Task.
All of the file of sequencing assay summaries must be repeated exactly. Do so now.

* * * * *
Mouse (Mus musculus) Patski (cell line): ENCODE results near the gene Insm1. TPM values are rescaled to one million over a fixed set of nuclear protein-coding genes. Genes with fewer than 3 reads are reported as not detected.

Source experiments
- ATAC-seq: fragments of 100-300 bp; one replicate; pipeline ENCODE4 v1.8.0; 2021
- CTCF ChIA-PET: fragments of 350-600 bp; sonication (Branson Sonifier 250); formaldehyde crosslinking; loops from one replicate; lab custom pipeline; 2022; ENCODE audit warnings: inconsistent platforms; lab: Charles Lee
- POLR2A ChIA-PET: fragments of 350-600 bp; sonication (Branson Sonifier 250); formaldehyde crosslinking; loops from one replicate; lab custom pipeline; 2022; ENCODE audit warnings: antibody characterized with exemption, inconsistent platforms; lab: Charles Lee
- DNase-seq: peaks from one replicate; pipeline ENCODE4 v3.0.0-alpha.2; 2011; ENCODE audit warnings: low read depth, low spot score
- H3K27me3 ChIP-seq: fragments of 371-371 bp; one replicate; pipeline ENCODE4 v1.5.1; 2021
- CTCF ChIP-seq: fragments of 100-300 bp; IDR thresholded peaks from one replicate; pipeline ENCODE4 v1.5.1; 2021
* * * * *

Mouse (Mus musculus) Patski (cell line): ENCODE results near the gene Insm1. TPM values are rescaled to one million over a fixed set of nuclear protein-coding genes. Genes with fewer than 3 reads are reported as not detected.

Source experiments
- ATAC-seq: fragments of 100-300 bp; one replicate; pipeline ENCODE4 v1.8.0; 2021
- CTCF ChIA-PET: fragments of 350-600 bp; sonication (Branson Sonifier 250); formaldehyde crosslinking; loops from one replicate; lab custom pipeline; 2022; ENCODE audit warnings: inconsistent platforms; lab: Charles Lee
- POLR2A ChIA-PET: fragments of 350-600 bp; sonication (Branson Sonifier 250); formaldehyde crosslinking; loops from one replicate; lab custom pipeline; 2022; ENCODE audit warnings: antibody characterized with exemption, inconsistent platforms; lab: Charles Lee
- DNase-seq: peaks from one replicate; pipeline ENCODE4 v3.0.0-alpha.2; 2011; ENCODE audit warnings: low read depth, low spot score
- H3K27me3 ChIP-seq: fragments of 371-371 bp; one replicate; pipeline ENCODE4 v1.5.1; 2021
- CTCF ChIP-seq: fragments of 100-300 bp; IDR thresholded peaks from one replicate; pipeline ENCODE4 v1.5.1; 2021